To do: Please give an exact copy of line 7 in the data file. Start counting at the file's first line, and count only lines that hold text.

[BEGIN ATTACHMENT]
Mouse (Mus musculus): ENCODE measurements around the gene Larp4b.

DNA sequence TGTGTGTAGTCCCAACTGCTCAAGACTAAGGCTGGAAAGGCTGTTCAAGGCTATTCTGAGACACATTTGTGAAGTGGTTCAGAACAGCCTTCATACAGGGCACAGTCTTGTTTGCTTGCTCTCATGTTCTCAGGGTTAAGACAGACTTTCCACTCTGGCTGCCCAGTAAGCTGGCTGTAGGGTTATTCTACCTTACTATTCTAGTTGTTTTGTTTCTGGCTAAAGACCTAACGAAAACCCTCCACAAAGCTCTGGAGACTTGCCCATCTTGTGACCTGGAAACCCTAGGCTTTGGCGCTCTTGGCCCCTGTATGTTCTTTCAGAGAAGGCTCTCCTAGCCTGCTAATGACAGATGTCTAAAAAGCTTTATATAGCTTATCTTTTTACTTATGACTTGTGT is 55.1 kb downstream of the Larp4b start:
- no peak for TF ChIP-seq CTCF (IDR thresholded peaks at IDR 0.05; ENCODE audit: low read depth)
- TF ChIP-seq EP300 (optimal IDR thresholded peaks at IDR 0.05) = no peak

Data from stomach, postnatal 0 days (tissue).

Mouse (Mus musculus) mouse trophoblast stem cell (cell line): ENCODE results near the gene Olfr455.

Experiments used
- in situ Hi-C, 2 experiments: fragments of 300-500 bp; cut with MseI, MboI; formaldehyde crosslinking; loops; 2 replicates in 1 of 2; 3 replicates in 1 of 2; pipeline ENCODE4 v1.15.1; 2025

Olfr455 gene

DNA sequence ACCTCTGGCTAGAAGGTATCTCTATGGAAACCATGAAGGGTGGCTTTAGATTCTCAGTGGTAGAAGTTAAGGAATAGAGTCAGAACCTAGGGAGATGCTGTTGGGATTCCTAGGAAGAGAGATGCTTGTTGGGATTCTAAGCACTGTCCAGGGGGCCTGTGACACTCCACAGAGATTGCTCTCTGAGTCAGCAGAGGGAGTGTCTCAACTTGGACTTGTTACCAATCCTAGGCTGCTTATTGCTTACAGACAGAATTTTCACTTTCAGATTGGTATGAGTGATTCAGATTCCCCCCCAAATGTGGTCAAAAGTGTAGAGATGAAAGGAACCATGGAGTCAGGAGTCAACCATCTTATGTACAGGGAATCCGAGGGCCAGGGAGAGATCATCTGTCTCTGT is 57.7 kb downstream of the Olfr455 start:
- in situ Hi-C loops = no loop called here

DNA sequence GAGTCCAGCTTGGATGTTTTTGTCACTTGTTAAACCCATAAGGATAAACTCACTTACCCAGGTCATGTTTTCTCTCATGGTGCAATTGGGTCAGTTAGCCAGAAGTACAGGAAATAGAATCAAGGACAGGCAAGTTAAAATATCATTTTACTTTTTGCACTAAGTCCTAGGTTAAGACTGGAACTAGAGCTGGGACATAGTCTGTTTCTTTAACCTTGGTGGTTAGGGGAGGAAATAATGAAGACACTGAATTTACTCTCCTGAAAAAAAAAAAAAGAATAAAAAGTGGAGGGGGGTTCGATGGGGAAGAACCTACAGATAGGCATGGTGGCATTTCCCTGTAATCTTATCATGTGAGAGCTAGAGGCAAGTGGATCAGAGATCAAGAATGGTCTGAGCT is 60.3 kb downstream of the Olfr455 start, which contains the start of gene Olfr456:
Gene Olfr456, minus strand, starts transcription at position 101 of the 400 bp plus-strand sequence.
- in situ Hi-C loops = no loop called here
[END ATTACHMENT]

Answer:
Experiments used